A rendering of a proposed development on the site of the current Wausau Center Mall. Image: City of Wausau

By Shereen Siewert

Prompted by concerns from various council members and the public, Wausau’s application for Neighborhood Investment Fund Program COVID-relief monies is now on the agenda for Tuesday’s City Council Meeting.

Typically, council members do not approve or deny such funding applications, but the announcement last week that Wausau will apply for a $10.5 million grant to fund a pedestrian bridge envisioned by Wausau Opportunity Zone as part of the mall redevelopment project was met by no shortage of criticism in the community. The Neighborhood Investment Fund grant program, announced by Gov. Tony Evers in August, aims to help communities deliver innovative public services, including new or improved facilities. The fund is largely intended for housing, child care, transit solutions and increased access to healthcare in response to the COVID-19 pandemic, though “improved outdoor spaces” also fits the criteria.

Wausau can apply for up to $15 million under the program, with a deadline of Nov. 11. The funds are derived from the American Rescue Plan Act to provide “grants to local and Tribal governments for making significant investments with long-term benefits in order to help neighborhoods recover from negative effects of the COVID-19 pandemic,” according to the Department of Administration.

Last week, Wausau Economic Development Director Liz Brodek said the city will use the majority of their $15 million potential grant to fund the bridge. Brodek said the project fits the criteria because the fund was created to help neighborhoods recover from the pandemic and the pandemic “caused the mall to close at a pace no one expected.”

A rendering of a proposed development on the site of the current Wausau Center Mall. Image: City of Wausau

But Brodek’s statement that the pace of the mall’s closing was impacted by COVID and, therefore, unknown or unanticipated, appears to be directly contradicted by emails between WOZ and city officials obtained through an open records request.

According to internal WOZ board records, the group was already planning on demolishing the mall in June 2020, just a few months into the COVID-19 pandemic. Those emails indicate demolition was planned for 2021. Interactions from April 2020 also include a discussion on “diagrams that have been started,” plans that appeared to also center on mall demolition.

Though some community members are outraged by the decision, some city staff members are on board. Wausau Public Works Director Eric Lindman, in an email to select council members obtained by Wausau Pilot & Review, said his department did not have projects that would qualify. Most planned street reconstruction projects do not have a significant impact on development, Lindman wrote, which is a major criteria of the grant.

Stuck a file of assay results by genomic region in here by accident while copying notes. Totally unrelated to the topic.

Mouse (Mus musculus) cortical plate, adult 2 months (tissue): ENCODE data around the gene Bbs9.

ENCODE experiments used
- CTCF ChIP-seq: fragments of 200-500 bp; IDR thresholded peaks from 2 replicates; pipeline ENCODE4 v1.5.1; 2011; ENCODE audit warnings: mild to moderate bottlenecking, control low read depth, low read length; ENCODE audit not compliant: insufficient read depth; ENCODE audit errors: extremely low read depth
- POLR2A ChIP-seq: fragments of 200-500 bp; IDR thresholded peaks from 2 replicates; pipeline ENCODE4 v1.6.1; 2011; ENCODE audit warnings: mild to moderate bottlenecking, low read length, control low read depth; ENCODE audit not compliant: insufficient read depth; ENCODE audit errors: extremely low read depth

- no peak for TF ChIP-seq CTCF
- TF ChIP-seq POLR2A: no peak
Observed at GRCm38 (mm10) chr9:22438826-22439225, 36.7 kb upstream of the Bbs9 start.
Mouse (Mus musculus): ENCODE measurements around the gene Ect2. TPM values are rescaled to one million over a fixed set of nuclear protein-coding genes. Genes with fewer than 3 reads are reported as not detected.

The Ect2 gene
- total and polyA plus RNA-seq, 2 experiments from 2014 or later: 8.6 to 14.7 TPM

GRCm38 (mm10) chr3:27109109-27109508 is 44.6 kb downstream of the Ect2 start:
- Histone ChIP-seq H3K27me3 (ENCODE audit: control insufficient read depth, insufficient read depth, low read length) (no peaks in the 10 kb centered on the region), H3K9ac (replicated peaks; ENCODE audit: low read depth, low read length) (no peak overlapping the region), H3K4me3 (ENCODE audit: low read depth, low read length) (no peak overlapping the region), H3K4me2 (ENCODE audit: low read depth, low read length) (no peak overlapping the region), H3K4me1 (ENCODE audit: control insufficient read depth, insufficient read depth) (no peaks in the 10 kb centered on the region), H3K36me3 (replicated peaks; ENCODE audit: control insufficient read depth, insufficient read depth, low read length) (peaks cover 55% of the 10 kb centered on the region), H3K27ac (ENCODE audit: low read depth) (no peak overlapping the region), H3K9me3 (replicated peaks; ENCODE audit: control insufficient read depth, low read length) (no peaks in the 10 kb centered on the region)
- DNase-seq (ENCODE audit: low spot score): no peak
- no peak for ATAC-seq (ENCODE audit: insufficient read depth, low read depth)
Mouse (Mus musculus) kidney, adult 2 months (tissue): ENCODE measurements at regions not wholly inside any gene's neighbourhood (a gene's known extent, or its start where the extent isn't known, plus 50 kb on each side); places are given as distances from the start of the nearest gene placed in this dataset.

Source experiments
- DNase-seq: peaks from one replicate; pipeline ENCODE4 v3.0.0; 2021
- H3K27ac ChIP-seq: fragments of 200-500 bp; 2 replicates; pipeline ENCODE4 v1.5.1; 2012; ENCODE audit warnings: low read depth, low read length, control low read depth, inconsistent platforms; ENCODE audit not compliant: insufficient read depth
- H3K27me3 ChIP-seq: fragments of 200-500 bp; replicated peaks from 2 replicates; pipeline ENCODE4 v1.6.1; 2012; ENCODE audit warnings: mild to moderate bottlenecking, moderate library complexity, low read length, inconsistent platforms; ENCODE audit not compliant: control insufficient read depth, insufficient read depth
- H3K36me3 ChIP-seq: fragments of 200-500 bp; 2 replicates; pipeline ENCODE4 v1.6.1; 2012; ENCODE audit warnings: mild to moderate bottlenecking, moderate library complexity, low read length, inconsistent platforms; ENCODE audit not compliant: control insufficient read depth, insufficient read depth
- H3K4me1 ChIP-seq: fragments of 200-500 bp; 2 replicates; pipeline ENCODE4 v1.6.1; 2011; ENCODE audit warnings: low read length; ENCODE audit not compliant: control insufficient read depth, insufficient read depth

“Based on the criteria of the grant which was discussed at [Economic Development] the mall project meets every criteria and has the best opportunity for funding,” Lindman said.

Dist. 3 Alderman Tom Kilian, who represents the district in which the former mall is located, was openly skeptical of the decision to earmark funds for the bridge.

“When we’re using those monies for these things instead of dire needs like child care I think in the future you’d want to revisit those decisions,” said Kilian, who has since written to the Dept. of Administration to communicate his concerns.

“The City’s desire to use these funds on the WOZ bridge while people lose their homes and jobs from COVID-related  economic impacts has triggered widespread community outrage and disgust,” Kilian said.

The Wausau City Council in October 2019 approved a proposal by WOZ to purchase the Wausau Center with $1.6 million in taxpayer-funded incentives that included a $1 million forgivable loan and transfer of city-owned assets to the LLC for $1. Those assets include the former Sears building, which the city purchased in 2017 for roughly $650,000.

Then in November 2020, the Wausau City Council approved a proposal to spend an additional $4.7 million to help fund demolition and redevelopment of the mall space.

According to Lindman’s email, the Wisconsin Economic Development Corporation is aware of the project and has reached out to the city, recommending the project be submitted.

But Kilian sad that alone raises red flags.

“I find WEDC’s influence and interference in this matter to be inappropriate and regrettable,” Kilian said. “Circumventing District 3 representation while diverting relief funds from dire needs to decadent electives is adding to a perception here that this well-intentioned grant program is being reduced to a sham.”

The Finance Committee will discuss the matter at 5:15 p.m. Tuesday and the City Council meets at 6:30 p.m. at City Hall, 407 Grant St., Wausau.

Wausau Pilot & Review will follow the meeting and report on the outcome.